R Visions for Chinatown: Remain. Reclaim. Rebuild!

BY THE CHINESE PROGRESSIVE ASSOCIATION R Visions for Chinatown is a one-week series of temporary art interventions in Boston’s Chinatown highlighting public parcels or properties with potential for community development. In response to displacement and the pressure of luxury development, the community created its own Chinatown Master Plan and is working for the goal of 1000 new or newly preserved affordable housing units, for a community-led library, a permanent facility for the Josiah Quincy Upper School, and to stabilize working class residents and small family-owned businesses.  These art projects, curated and sponsored by the Wong/Yee Gallery of the Chinese Progressive Association, … Continue reading

Youth Council helps register voters in Chinatown

BY ARICK WONG As the Nov. 4 general election approaches, the Asian American Civic Association Youth Council provided informative pamphlets and registration forms in English and Chinese to residents in Tai Tung Village and Mass Pike Towers. Interpreters were presented to help prospective voters complete the required documents and answered questions. There are many residents and most of them are Chinese, that’s why we chose these locations,” said Scarlett Wu, special project coordinator for the AACA. Carmen Jiang, AACA Youth Council member and junior at Brandeis University explained that she was there because voting is, “A good chance for minorities … Continue reading

Used needles on streets pose threat to safety and health

Used needles and syringes in Chinatown’s public spaces are far too common with residents and local organizations raising awareness about safety and potential disease. “I’m concerned for the safety of my child and all the other children. They shouldn’t be exposed to the possibility of picking up contaminated needles or other dangerous objects,” said Cheng Imm Tan, Chinatown resident and parent of an 8-year-old attending the Josiah Quincy Elementary School. Tan has expressed concerns about used needles found at the elementary school. It is one of many places where needles have been found, such as alleyways and public parks. At … Continue reading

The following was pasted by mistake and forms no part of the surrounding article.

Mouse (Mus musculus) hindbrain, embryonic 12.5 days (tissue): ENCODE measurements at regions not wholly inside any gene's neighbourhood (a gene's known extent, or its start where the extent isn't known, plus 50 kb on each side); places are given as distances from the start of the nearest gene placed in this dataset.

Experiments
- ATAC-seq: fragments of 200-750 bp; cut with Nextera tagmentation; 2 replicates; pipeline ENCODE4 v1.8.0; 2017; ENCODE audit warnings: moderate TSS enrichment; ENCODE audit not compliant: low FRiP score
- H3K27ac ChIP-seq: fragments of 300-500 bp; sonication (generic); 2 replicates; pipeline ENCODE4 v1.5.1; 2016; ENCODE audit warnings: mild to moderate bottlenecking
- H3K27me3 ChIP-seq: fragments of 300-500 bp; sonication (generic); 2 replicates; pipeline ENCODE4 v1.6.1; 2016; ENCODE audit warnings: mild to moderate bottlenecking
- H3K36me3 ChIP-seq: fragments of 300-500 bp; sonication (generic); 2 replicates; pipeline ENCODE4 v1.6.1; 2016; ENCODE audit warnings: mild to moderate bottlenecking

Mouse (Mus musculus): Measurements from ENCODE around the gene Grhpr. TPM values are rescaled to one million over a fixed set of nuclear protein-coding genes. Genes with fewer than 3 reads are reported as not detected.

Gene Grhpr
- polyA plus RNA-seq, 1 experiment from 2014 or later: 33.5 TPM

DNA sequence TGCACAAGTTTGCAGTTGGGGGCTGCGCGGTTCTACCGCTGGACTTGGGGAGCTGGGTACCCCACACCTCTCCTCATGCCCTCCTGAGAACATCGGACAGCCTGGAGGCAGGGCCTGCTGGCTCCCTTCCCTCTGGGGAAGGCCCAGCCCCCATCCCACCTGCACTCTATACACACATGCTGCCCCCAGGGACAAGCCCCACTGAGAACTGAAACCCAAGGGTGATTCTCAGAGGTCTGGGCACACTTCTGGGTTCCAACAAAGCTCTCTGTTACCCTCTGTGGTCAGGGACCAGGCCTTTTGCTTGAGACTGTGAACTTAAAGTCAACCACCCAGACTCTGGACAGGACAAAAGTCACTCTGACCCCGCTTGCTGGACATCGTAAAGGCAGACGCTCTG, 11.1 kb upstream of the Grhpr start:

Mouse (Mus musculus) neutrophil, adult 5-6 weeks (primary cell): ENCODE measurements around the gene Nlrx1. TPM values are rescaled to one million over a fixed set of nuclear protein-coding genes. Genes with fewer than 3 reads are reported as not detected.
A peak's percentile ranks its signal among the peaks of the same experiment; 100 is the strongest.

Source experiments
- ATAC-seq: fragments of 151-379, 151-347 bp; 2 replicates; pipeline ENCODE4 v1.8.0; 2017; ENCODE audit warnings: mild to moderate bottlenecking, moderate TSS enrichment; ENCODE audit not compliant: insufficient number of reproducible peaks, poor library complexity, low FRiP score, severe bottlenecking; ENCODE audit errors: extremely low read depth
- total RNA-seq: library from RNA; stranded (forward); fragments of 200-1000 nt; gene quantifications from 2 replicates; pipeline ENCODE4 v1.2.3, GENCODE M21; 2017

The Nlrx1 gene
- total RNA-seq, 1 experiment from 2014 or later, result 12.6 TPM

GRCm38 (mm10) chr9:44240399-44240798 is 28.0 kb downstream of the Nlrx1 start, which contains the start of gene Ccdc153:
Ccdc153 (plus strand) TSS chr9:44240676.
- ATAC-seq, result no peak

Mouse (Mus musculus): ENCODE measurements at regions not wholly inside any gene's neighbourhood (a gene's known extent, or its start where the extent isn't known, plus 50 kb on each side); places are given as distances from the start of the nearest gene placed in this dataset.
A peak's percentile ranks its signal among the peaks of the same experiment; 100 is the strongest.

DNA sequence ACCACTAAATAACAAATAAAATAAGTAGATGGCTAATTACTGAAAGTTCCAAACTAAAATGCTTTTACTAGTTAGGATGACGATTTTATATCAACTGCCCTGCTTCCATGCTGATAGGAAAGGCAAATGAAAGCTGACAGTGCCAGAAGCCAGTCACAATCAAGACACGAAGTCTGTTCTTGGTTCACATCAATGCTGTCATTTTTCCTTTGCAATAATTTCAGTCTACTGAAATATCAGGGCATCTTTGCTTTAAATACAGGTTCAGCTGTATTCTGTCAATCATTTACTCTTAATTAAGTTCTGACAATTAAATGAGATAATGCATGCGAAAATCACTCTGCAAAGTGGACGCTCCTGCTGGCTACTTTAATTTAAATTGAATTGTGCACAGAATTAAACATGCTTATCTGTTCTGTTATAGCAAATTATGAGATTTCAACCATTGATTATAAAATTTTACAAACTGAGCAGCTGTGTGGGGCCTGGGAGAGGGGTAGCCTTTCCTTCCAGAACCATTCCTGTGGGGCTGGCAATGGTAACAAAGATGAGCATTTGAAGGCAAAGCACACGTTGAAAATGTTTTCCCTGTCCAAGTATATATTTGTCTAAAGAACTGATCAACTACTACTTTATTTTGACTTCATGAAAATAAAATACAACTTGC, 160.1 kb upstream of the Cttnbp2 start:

Clean Up Chinatown Committee see less street litter after community workshops

Clean Up Chinatown committee members Jeff Hovis (resident), Hung Goon (president of the Chinese Consolidated Benevolent Association) and Leo Boucher (assistant commissioner of Inspectional Services) discuss progress at the October meeting. 
(Photo courtesy of Vekonda Luangaphay)

Identifying the people who illegally dump trash in Chinatown continues to be a major concern for the Clean Up Chinatown Committee. Depending on the location, size and type of waste, the fines range from $100 to $5,000. At its monthly meeting on Oct. 7, as the city continues to address this problem, landlords and business owners complained they receive tickets for trash illegally dumped on their properties. The city stated that it responds to all appeals and tries to find the culprits by looking through the trash for identifying evidence. “But catching every single person who places trash on others’ … Continue reading

Next STEP English program recognized by state for most students sent to college

This year's winners of $1,000 college scholarships from First Literacy at the awards ceremony at Boston City Hall in July. Peggie Kuang (red shirt in far right), AACA Next STEP student, was among the scholarship winners. (Photo courtesy of First Literacy)

For the second year in a row, the Next Steps Transitional English Program (Next STEP) of the Asian American Civic Association (AACA) has sent more adults to college than any other community-based adult basic education program funded by the Mass. Department of Elementary and Secondary Education (DESE). DESE released fiscal year 2014 statistics on adults who enrolled in college after studying in adult English language learning programs. AACA had the highest number of students entering secondary education among community-based organizations in Massachusetts. Next STEP was created in January 1993 to bridge the gap between basic English classes in greater Boston’s … Continue reading